In the most exciting SF collaboration ever, Arthur C. Clarke and his universally acknowledged heir Stephen Baxter pool talent, fantastic ideas, unprecedented cosmic insights as well as page-turning plotting skills and breathlessly good writing to produce the most awesome novel of the future since 3001.'Space is what keeps everything from being in the same place. Right?' With these words Hiram Patterson, head of the giant media corporation OurWorld, launches the greatest communications revolution in history. With OurWorld's development of wormhole technology, any point in space can be connected to any other, faster than the speed of light. Realtime television coverage is here: earthquakes and wars, murders and disasters can be watched, exactly as they occur, anywhere on the planet.Then WormCams are made to work across time as well as space. Humanity encounters itself in the light of other days. We witness the life of Jesus, go to the premiere of Hamlet, solve the enigmas that have baffled generations. Blood spilled centuries ago flows vividly once more - and no personal treachery or shame can be concealed.But when the world and everything in it becomes as transparent as glass and there are no more secrets, people find new ways to gain vengeance and commit crime, and Hiram Patterson finds new ways to keep his Machiavellian schemes secret.
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The crowning achievement of any professional writer is to get paid twice for the same material: write a piece for one publisher and then tweak it just enough that you can turn around and sell it to someone else. While it's specious to accuse Stephen Baxter and Arthur C. Clarke of this, fans of both authors will definitely notice some striking similarities between Light of Other Days and other recent works by the two, specifically Baxter's Manifold: Time and Clarke's The Trigger.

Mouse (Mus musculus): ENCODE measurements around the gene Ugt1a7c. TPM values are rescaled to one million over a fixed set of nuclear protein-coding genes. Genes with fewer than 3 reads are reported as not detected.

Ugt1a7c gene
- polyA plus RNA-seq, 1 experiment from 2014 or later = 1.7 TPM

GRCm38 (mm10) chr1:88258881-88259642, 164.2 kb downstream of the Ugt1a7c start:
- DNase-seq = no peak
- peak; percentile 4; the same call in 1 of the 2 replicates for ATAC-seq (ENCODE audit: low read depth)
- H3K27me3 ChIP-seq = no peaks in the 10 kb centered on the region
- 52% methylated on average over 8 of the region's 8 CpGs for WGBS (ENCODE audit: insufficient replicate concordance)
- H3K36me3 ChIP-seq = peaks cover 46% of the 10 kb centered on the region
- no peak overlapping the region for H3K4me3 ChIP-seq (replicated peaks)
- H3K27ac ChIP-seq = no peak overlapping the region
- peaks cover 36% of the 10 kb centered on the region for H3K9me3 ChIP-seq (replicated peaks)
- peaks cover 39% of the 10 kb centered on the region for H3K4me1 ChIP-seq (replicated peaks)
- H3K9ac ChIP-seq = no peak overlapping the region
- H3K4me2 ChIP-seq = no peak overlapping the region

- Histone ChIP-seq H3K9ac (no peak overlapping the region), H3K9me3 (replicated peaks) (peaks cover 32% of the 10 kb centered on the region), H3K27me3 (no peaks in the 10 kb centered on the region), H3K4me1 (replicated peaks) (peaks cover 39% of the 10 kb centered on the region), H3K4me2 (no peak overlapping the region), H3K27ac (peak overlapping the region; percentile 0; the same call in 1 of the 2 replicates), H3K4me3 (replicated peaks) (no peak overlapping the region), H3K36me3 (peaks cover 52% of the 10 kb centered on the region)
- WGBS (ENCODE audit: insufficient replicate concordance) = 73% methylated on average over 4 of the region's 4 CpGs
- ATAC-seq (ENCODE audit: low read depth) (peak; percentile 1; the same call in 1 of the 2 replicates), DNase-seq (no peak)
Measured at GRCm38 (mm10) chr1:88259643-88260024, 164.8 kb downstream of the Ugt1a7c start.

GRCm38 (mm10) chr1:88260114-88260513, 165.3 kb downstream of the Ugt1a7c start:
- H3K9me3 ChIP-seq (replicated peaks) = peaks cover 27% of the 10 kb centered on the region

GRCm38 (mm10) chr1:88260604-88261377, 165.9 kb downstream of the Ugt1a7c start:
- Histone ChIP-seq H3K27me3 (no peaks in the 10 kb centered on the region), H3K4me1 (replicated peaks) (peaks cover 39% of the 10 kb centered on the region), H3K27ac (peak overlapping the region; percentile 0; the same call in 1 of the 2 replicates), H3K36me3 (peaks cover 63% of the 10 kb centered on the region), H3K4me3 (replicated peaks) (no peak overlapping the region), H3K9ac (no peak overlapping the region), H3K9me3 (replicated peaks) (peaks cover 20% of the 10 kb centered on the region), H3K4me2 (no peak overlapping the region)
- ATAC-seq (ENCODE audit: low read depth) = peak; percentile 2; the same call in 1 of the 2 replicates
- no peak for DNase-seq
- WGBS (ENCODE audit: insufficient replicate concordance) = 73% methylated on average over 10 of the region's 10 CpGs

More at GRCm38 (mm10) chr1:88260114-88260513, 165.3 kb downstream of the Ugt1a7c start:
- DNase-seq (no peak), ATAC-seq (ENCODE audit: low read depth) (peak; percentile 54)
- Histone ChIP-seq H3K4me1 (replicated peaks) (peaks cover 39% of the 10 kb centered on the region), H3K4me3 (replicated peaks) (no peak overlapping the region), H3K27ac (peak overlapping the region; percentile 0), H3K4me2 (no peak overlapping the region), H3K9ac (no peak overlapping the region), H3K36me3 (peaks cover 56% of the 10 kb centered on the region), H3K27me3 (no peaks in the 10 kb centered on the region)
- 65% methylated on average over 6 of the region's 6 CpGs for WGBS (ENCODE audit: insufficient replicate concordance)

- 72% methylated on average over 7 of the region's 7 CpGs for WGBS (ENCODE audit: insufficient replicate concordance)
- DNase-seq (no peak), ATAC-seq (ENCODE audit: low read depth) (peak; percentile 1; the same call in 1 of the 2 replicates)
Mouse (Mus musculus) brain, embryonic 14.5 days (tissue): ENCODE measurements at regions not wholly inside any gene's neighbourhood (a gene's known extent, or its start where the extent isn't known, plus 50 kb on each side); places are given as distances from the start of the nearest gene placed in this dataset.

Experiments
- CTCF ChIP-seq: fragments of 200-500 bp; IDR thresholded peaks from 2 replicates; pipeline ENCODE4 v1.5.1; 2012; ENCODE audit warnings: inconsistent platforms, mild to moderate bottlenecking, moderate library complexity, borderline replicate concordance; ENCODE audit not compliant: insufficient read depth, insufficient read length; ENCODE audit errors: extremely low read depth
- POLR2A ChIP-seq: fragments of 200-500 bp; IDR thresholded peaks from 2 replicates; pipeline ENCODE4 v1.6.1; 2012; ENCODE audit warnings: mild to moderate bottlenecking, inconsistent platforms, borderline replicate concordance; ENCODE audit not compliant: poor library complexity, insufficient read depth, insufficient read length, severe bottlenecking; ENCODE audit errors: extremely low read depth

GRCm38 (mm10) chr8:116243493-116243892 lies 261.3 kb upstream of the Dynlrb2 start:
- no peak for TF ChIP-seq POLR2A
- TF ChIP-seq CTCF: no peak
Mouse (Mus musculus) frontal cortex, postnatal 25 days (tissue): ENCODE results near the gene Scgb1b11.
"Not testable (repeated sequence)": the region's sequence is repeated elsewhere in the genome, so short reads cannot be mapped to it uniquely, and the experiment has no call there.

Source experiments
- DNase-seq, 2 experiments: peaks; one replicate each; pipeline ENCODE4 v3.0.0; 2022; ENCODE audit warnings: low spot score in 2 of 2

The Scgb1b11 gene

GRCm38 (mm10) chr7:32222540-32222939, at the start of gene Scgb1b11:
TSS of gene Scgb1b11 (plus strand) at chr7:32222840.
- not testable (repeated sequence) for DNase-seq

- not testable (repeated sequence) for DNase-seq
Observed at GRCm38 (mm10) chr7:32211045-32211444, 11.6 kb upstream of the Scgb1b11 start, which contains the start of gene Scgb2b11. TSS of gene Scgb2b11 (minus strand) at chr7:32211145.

The Light of Other Days follows a soulless tech billionaire (sort of an older, more crotchety Bill Gates), a soulful muckraking journalist, and the billionaire's two (separated since birth) sons. It's 2035, and all four hold ringside seats at the birth of a new paradigm-destroying technology, a system of "WormCams," harnessing the power of wormholes to see absolutely anyone or anything, anywhere, at any distance (even light years away). As if that weren't enough, the sons eventually figure out how to exploit a time-dilation effect, allowing them to use the holes to peer back in time.
For Baxter's part, the Light of Other Days develops another aspect of Manifold's notion that humanity might have to master the flow of time itself to avert a comparatively mundane disaster (yet another yawn-inducing big rock threatening to hit the earth); Clarke, just as he did with Trigger's anti-gun ray, speculates on how a revolutionary technology can change the world forever. --Paul HughesAbout the Author:
Born in Somerset in 1917, Arthur C. Clarke has written over fifty books, among which are the science fiction classics 2001, A Space Odyssey. He has won all the most prestigious science fiction trophies, and shared an Oscar nomination with Stanley Kubrick for the screenplay of the film of 2001. He lives in Sri Lanka.Stephen Baxter is the author of the highly acclaimed Xeelee Sequence of fiction and many other award-winning science fiction novels. He lives in Buckinghamshire.
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Book Description Voyager, 2002. Paperback. Book Condition: Brand New. 400 pages. In Stock. Bookseller Inventory # __0006483747
Book Description HARPER COLLINS, 2002. Paperback. Book Condition: NEW. 9780006483748 This listing is a new book, a title currently in-print which we order directly and immediately from the publisher. Bookseller Inventory # HTANDREE0980294
Book Description Voyager, 2001. Book Condition: New. Bookseller Inventory # 9780006483748
Book Description Voyager, 2001. Paperback. Book Condition: New. book. Bookseller Inventory # 0006483747